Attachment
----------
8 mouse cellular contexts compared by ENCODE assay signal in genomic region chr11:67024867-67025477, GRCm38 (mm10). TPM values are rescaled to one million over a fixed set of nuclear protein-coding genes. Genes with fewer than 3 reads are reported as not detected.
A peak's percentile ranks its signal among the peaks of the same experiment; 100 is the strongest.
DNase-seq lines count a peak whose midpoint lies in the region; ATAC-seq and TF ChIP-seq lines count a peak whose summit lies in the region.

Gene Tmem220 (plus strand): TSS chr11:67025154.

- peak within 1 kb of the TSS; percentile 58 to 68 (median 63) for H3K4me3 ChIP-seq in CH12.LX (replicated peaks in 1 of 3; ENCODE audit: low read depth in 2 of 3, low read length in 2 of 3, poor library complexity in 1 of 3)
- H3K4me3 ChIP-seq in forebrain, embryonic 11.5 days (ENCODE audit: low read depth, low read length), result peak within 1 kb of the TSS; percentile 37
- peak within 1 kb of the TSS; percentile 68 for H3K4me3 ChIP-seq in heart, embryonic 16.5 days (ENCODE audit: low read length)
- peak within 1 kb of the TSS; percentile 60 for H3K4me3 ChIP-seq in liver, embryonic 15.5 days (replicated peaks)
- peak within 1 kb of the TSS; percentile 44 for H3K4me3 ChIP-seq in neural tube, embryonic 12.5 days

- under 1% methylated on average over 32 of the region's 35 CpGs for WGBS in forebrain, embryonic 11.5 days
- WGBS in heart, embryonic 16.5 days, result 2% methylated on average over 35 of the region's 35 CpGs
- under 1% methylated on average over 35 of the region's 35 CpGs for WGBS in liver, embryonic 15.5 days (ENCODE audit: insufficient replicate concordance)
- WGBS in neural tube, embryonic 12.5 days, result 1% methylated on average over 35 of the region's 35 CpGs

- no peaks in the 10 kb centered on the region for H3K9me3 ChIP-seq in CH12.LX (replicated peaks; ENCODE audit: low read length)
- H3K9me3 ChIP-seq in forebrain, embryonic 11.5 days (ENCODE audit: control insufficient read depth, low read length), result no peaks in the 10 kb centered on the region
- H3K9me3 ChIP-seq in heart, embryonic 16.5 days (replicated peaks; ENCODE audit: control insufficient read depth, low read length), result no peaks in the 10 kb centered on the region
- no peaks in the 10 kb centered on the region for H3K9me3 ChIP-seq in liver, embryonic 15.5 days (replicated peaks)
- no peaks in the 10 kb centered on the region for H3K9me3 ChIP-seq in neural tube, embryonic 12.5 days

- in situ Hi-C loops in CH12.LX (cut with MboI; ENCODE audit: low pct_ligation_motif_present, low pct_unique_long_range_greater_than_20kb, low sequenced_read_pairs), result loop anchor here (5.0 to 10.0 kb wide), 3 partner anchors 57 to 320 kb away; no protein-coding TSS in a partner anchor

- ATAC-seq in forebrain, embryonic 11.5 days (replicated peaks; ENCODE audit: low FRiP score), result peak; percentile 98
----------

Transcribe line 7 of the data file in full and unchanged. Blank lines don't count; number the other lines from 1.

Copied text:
- peak within 1 kb of the TSS; percentile 68 for H3K4me3 ChIP-seq in heart, embryonic 16.5 days (ENCODE audit: low read length)